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Writing High-DPI Aware Windows Apps

Today’s laptops and monitors support high resolution displays which allow you to pack more information and content on the screen. Although one common complaint is that people find the text to be too small at the maximum resolution, Windows’ solution to this is the ability for the user to adjust the DPI setting.

SetDPI.png

At 150% resolution things get scaled 1.5 times which should make text more readable. However, if your app is not DPI-aware then Windows will scale your content for you, which results in a very blurry looking window.

Blurry.pngThis DPI virtualization was introduced in Windows Vista, although they still support Windows XP style DPI scaling. The difference is that XP style DPI scaling doesn’t scale your content automatically, but does report the correct DPI resolution to your app (which we use to render text appropriately at the right size). With DPI virtualization your app does not receive the correct DPI resolution information (Windows lies about it) so we render text at the lower resolution and Windows takes over from there and scales your content automatically. The result is a blurry looking window.

Enabling DPI-aware mode

As more computer makers start shipping laptops with high-DPI settings preconfigured, being DPI-aware is increasingly important. We’re constantly trying to improve our framework to support things natively, and I’m confident at some point that you will not even have to think twice about whether or not your Xojo app is DPI-aware, but the one big challenge with high-DPI apps is resizing the controls correctly. However, this does not mean your Xojo app today can’t be DPI-aware with a little work on your part. There are two ways to tell Windows that your app is DPI-aware.

  1. Declare and call the Win32 SetProcessDPIAware API
  2. Modify the embedded manifest in your Xojo .exe app

SetProcessDPIAware

Let’s take a look at the simplist approach to enable your app to be DPI-aware. You can read up on this API here. You’ll notice that Microsoft doesn’t recommend this approach in the case where a DLL would cache the DPI setting before SetProcessDPIAware is called. None of our DLLs currently cache the DPI so you’re fine as long as you don’t rely on other DLLs that might. You can setup this code in the App.Open event like so:

Declare Function SetProcessDPIAware Lib "user32" () As Boolean
If Not SetProcessDPIAware Then
  MsgBox "Error enabling DPI aware mode."
End If

Modifying the application manifest

Modifying the application manifest is the suggested approach by Microsoft, but it requires the use of a resource editor like PE Explorer. A manifest is embedded in each Xojo app which describes some of the elements and attributes of your application. One such attribute is whether or not your app is dpi-aware. You can copy and paste this into the manifest resource in your Xojo app:

<application xmlns="urn:schemas-microsoft-com:asm.v3">
 <windowsSettings>
 <dpiAware xmlns="http://schemas.microsoft.com/                       SMI/2005/WindowsSettings">true</dpiAware>
 </windowsSettings>
</application>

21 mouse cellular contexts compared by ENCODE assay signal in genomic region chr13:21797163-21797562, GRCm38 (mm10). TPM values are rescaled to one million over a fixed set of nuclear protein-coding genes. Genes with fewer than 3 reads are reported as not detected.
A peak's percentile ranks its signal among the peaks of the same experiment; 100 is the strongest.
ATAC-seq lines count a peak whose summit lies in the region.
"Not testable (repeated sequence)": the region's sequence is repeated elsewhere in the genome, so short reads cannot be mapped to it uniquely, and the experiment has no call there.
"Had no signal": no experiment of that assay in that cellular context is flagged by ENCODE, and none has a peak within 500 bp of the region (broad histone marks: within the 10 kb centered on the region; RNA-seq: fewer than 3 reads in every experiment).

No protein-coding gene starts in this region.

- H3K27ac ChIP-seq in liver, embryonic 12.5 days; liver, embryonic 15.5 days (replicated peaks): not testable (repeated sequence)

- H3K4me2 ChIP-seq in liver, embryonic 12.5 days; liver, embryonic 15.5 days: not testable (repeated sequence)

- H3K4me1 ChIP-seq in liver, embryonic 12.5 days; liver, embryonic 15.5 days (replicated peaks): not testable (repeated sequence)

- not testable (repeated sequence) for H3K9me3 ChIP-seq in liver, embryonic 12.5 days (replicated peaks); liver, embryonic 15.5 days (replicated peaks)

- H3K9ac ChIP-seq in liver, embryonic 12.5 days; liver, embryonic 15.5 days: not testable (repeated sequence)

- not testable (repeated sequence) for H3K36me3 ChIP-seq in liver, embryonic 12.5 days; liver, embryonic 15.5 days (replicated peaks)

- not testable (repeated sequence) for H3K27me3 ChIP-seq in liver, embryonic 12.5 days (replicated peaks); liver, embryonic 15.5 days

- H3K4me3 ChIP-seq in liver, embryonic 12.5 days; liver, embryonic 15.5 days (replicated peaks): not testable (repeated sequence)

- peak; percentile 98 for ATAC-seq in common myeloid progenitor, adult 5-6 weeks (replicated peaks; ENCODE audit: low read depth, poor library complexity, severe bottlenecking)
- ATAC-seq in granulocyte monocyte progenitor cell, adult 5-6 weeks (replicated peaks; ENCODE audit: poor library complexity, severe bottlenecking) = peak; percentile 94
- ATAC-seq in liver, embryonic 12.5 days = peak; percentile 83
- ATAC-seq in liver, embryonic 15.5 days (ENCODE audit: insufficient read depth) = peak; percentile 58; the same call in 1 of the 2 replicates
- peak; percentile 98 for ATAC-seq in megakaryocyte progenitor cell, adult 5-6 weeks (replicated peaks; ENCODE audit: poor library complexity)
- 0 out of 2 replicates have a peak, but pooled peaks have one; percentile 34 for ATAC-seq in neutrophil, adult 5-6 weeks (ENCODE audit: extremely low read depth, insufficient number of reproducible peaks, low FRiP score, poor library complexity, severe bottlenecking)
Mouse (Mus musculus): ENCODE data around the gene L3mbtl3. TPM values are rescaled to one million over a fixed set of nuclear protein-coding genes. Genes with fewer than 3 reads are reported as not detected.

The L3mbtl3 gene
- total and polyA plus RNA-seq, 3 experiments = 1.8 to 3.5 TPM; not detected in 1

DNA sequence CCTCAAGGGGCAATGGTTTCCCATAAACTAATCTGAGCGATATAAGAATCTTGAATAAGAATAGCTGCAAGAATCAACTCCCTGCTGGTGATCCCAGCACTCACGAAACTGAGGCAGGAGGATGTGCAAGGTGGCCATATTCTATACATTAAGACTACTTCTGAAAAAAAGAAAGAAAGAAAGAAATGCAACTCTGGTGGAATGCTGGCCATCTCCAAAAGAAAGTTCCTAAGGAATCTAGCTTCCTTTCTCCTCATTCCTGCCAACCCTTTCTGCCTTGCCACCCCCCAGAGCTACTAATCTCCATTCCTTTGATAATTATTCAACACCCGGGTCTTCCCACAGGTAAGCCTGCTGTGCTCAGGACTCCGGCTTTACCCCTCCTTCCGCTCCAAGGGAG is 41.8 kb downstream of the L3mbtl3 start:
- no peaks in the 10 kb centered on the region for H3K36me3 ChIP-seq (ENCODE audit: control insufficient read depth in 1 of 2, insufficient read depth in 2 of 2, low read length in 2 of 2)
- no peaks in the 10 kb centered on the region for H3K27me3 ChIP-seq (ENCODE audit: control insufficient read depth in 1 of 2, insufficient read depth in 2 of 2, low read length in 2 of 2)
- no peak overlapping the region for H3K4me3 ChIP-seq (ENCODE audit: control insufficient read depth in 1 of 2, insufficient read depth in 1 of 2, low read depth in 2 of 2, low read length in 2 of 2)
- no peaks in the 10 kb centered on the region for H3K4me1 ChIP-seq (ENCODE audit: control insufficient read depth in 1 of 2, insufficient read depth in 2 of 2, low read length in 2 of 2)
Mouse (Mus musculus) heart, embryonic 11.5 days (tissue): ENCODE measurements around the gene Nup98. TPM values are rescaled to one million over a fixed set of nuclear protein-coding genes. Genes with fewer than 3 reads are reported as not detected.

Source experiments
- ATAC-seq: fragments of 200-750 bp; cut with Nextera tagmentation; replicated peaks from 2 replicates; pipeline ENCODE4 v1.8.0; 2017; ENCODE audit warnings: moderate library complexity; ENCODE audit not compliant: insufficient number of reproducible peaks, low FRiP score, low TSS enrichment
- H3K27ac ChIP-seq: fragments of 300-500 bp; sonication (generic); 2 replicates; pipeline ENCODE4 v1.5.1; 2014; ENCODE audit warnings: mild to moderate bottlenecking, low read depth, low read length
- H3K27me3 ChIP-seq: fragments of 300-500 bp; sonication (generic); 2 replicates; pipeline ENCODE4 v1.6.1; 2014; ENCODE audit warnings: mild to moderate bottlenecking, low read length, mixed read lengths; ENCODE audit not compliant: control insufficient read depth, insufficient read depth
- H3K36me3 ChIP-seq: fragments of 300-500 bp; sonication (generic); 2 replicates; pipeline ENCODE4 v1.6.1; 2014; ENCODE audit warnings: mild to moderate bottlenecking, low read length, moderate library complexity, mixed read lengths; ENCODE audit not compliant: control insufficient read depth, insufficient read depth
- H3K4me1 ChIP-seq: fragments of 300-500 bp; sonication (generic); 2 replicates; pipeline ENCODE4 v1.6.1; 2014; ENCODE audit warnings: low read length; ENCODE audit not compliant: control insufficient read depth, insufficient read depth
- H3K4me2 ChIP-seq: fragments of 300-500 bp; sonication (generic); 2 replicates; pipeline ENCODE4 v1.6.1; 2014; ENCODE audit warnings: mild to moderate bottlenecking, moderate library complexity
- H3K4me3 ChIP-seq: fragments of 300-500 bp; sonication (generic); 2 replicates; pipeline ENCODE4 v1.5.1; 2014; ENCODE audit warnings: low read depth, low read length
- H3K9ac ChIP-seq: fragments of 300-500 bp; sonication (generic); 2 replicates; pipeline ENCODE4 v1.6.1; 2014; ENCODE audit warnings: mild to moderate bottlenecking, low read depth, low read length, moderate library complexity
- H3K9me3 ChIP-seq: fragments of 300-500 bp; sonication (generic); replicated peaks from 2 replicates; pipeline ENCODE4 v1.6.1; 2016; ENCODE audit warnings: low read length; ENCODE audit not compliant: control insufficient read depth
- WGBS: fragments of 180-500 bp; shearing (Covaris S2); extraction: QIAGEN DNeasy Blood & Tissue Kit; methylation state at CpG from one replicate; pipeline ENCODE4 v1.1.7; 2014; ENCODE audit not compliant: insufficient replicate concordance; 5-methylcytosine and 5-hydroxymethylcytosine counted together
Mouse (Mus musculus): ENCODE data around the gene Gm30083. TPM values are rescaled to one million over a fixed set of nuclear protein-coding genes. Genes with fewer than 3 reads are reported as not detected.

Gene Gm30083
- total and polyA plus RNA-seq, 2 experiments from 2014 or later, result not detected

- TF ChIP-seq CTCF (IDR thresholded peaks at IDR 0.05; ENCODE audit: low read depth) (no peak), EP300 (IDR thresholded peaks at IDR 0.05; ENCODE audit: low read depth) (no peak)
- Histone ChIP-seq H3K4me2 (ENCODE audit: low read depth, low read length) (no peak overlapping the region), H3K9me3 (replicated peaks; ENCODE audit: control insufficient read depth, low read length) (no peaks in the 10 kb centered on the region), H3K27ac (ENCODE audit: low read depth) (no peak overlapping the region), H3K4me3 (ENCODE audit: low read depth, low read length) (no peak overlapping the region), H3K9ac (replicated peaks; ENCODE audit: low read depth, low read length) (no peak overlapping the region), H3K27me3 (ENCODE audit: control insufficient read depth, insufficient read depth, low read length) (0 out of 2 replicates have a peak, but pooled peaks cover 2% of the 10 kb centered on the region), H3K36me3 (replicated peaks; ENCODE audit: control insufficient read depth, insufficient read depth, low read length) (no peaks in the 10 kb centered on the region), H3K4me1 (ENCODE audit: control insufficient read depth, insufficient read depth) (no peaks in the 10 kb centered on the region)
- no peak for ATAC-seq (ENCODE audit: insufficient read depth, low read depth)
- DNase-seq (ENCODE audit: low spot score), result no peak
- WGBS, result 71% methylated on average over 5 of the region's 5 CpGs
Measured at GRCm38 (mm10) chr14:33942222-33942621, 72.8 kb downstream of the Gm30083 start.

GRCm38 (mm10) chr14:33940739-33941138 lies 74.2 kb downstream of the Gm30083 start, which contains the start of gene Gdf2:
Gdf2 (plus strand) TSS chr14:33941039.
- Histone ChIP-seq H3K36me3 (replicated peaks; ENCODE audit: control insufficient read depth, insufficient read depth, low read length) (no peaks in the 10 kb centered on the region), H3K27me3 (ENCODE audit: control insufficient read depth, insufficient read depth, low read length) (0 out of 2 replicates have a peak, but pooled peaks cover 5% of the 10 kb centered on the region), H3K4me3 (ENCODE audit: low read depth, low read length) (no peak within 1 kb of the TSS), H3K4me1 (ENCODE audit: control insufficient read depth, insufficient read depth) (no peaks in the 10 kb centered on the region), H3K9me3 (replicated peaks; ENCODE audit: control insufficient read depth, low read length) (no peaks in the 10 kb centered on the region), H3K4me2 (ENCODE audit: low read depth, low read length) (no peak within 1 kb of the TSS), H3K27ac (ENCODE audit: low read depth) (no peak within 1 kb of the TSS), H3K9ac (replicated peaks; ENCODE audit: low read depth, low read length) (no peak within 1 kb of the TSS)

Results

So what exactly does this get you? In normal DPI mode nothing really, now switch to high-DPI mode (say 150%). Now that you’ve told Windows that your app is DPI-aware it no longer virtualizes your interface (by scaling automatically). Your new interface should look something like this:

Cramped.png

Notice that your text inherits the default system size, unless of course you’ve specified otherwise. The controls however, are not automatically scaled. Until we come out with an autolayout manager you’ll have to adjust the controls yourself. First, you must find the scale factor. A normal DPI resolution on Windows is 96, while at 150% it would be 144. Here’s some code to find this scale factor:

Declare Function GetDC Lib "user32" (hWnd As Ptr) As Ptr 
Declare Function GetDeviceCaps Lib "gdi32" _
                  (hdc As Ptr, nIndex As Integer) As Integer 
Declare Sub ReleaseDC Lib "user32" (hWnd As Ptr, hdc As Ptr)

Const LOGPIXELSX = 88 
Const LOGPIXELSY = 90

Dim hdc As Ptr = GetDC(Nil) 
Dim dpiX As Integer = GetDeviceCaps(hdc, LOGPIXELSX) 
Dim dpiY As Integer = GetDeviceCaps(hdc, LOGPIXELSY) ReleaseDC(Nil, hdc)

Dim scaleFactorX As Double = dpiX / 96 
Dim scaleFactorY As Double = dpiY / 96

Note how we’re finding both the X and Y DPI resolution. They are usually, but not always, the same. Knowing the scale factor you can now adjust your UI appropriately.

ResizedControls.pngIf your controls rely on a fixed sized text, no matter what the resolution, you can always specify the TextUnit to be Pixel instead of Point and enter the size in pixels. This would allow you to ignore any scaling, but note how “off” your UI may feel.

ReducedText.png

Note that for pictures that you display on screen you may also want to create multiple resolutions instead of scaling them.

Conclusion

Being a DPI-aware app on Windows is becoming increasingly important as resolutions grow larger but how you choose, or not choose, to support it is of course up to you. You may decide that it’s too much effort at this time to update your app, and continue to rely on Windows’ inherent DPI virtualization to scale your app for you, or wait until we support it natively. You can choose to be somewhat DPI-aware and set the mode up (with the declare or manifest change mentioned) but leave all UI unscaled (in which case you would change all the TextUnits to Pixel), or you can be fully dpi-aware and scale/reposition all your controls as necessary.


Xojo Windows